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Tcp Over Second (2.5G) and Third (3G) Generation Wireless Networks

By Inamura, H.

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Book Id: WPLBN0000694305
Format Type: PDF eBook
File Size: 63.17 KB.
Reproduction Date: 2005
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Title: Tcp Over Second (2.5G) and Third (3G) Generation Wireless Networks  
Author: Inamura, H.
Volume:
Language: English
Subject: Technology, Biology, Language
Collections: Technical eBooks Collection
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Inamura, H. (n.d.). Tcp Over Second (2.5G) and Third (3G) Generation Wireless Networks. Retrieved from http://cn.ebooklibrary.org/


Description
Technical Reference Publication

Excerpt
Introduction: The second generation cellular systems are commonly referred to as 2G. The 2G phase began in the 1990s when digital voice encoding had replaced analog systems (1G). 2G systems are based on various radio technologies including frequency-, code- and time- division multiple access. Examples of 2G systems include GSM (Europe), PDC (Japan), and IS-95 (USA). Data links provided by 2G systems are mostly circuit-switched and have transmission speeds of 10-20 kbps uplink and downlink. Demand for higher data rates, instant availability and data volume-based charging, as well as lack of radio spectrum allocated for 2G led to the introduction of 2.5G (for example, GPRS and PDC-P) and 3G (for example, Wideband CDMA and cdma2000) systems. Radio technology for both Wideband CDMA (W-CDMA) (adopted, for example, in Europe, Japan, etc) and cdma2000 (adopted, for example, in US, South Korea, etc) is based on code division multiple access allowing for higher data rates and more efficient spectrum utilization than 2G systems. 3G systems provide both packet-switched and circuit-switched connectivity in order to address the quality of service requirements of conversational, interactive, streaming, and bulk transfer applications. The transition to 3G is expected to be a gradual process. Initially, 3G will be deployed to introduce high capacity and high speed access in densely populated areas. Mobile users with multimode terminals will be able to utilize existing coverage of 2.5G systems on the rest of territory.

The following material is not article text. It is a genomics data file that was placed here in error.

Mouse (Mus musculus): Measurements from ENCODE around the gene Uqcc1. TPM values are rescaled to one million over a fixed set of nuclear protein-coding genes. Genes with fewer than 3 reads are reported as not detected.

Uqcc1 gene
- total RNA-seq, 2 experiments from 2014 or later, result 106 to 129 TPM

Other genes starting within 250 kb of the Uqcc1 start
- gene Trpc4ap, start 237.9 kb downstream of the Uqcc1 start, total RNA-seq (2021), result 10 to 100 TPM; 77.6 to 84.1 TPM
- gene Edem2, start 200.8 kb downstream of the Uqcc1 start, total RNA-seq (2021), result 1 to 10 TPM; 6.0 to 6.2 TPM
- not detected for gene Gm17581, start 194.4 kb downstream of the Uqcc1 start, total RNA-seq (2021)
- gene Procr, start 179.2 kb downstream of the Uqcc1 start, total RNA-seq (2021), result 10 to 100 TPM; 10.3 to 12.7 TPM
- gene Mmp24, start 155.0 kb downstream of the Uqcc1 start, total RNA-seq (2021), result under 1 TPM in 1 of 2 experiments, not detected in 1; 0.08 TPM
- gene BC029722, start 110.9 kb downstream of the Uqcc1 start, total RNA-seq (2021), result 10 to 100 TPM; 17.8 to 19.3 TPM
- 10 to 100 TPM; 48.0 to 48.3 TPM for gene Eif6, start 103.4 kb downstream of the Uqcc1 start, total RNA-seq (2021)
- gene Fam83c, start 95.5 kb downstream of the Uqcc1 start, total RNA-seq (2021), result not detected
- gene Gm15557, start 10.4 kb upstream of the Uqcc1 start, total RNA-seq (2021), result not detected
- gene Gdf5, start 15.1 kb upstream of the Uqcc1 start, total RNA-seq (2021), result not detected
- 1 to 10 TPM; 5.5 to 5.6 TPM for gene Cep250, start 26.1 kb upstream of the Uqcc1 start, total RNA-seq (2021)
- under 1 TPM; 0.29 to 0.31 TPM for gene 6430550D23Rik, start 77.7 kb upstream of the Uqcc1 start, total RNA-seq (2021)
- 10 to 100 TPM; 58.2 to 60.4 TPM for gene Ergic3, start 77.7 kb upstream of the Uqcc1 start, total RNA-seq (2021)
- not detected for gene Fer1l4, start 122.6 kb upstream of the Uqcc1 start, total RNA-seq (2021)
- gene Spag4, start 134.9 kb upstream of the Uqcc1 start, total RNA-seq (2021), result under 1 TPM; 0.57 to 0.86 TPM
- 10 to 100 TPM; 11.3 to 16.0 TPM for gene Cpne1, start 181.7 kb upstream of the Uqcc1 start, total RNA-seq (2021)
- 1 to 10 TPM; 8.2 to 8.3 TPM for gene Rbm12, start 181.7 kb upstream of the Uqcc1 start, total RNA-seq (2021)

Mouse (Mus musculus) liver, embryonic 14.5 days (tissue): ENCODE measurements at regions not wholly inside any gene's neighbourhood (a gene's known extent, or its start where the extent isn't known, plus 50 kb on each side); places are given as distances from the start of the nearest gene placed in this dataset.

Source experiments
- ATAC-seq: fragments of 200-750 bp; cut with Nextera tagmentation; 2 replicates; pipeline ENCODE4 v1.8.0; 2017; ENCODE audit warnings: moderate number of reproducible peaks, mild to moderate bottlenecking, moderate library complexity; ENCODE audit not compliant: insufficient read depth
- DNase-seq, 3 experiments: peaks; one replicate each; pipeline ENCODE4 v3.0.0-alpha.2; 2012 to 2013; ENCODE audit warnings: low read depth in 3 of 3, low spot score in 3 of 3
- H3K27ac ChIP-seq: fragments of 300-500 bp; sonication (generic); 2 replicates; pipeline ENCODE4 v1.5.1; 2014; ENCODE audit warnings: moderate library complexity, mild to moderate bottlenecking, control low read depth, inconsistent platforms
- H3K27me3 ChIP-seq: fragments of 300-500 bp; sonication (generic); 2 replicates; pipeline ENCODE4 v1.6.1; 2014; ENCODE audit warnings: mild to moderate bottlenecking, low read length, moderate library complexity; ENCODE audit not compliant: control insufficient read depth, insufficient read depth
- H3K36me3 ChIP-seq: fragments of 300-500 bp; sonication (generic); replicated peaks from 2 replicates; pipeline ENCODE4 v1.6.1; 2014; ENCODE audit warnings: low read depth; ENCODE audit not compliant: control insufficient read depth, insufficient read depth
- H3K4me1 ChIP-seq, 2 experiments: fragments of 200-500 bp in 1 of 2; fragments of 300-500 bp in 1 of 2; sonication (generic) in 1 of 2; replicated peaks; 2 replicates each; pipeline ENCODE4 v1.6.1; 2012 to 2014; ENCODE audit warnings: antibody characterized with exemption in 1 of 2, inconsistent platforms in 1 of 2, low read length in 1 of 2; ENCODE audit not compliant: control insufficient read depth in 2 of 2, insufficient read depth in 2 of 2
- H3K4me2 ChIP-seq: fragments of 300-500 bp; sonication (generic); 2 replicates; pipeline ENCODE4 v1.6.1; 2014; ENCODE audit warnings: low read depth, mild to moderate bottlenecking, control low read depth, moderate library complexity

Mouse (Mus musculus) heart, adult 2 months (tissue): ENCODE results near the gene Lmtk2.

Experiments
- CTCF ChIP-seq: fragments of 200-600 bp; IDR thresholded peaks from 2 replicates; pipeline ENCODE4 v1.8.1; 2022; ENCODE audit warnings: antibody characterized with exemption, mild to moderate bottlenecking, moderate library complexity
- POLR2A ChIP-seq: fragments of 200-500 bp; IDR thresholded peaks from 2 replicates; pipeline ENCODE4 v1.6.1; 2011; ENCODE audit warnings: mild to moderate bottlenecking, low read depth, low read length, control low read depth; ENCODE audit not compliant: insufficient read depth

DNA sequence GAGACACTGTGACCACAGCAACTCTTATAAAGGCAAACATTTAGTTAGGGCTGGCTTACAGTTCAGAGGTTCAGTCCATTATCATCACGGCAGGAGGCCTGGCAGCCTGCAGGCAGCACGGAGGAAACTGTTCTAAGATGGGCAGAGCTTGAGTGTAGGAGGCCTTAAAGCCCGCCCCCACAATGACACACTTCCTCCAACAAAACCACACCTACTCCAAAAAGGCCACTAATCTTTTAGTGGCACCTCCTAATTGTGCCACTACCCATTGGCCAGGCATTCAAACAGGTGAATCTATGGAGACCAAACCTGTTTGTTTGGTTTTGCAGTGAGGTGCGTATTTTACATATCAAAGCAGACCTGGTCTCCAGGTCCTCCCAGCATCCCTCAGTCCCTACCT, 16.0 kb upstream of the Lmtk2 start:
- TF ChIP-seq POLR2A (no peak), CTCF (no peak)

Table of Contents
Table of Contents 1. Introduction. . . . . . . . . . . . . . . . . . . . . . . . . 3 2. 2.5G and 3G Link Characteristics. . . . . . . . . . . . . . . 4 2.1 Latency. . . . . . . . . . . . . . . . . . . . . . . . . 4 2.2 Data Rates . . . . . . . . . . . . . . . . . . . . . . . 5 2.3 Asymmetry . . . . . . . . . . . . . . . . . . . . . . . 6 2.4 Delay Spikes . . . . . . . . . . . . . . . . . . . . . . 6 2.5 Packet Loss Due to Corruption. . . . . . . . . . . . . . 7 2.6 Intersystem Handovers. . . . . . . . . . . . . . . . . . 7 2.7 Bandwidth Oscillation. . . . . . . . . . . . . . . . . . 7 3. Example 2.5G and 3G Deployments . . . . . . . . . . . . . . . 8 3.1 2.5G Technologies: GPRS, HSCSD and CDMA2000 1XRTT. . . . 8 3.2 A 3G Technology: W-CDMA. . . . . . . . . . . . . . . . . 8 3.3 A 3G Technology: CDMA2000 1X-EV. . . . . . . . . . . . . 10 4. TCP over 2.5G and 3G. . . . . . . . . . . . . . . . . . . . . 10 4.1 Appropriate Window Size (Sender & Receiver). . . . . . . 11 4.2 Increased Initial Window (Sender). . . . . . . . . . . . 11 4.3 Limited Transmit (Sender). . . . . . . . . . . . . . . . 12 4.4 IP MTU Larger than Default . . . . . . . . . . . . . . . 12 4.5 Path MTU Discovery (Sender & Intermediate Routers) . . . 13 4.6 Selective Acknowledgments (Sender & Receiver). . . . . . 13 4.7 Explicit Congestion Notification (Sender, Receiver & Intermediate Routers). . . . . . . . . . . . . . . . . . 13 4.8 TCP Timestamps Option (Sender & Receiver). . . . . . . . 13 4.9 Disabling RFC 1144 TCP/IP Header Compression (Wireless Host) . . . . . . . . . . . . . . . . . . . . . . . . . 15 4.10 Summary . . . . . . . . . . . . . . . . . . . . . . . . . 16 5. Open Issues . . . . . . . . . . . . . . . . . . . . . . . . . 16 6. Security Considerations . . . . . . . . . . . . . . . . . . . 18 7. IANA Considerations . . . . . . . . . . . . . . . . . . . . . 18 8. Acknowledgements . . . . . . . . . . . . . . . . . . . . . . . 19 9. Normative References . . . . . . . . . . . . . . . . . . . . . 19 10. Informative References . . . . . . . . . . . . . . . . . . . . 21 11. Authors' Addresses . . . . . . . . . . . . . . . . . . . . . . 25 12. Full Copyright Statement . . . . . . . . . . . . . . . . . . . 26

 
 



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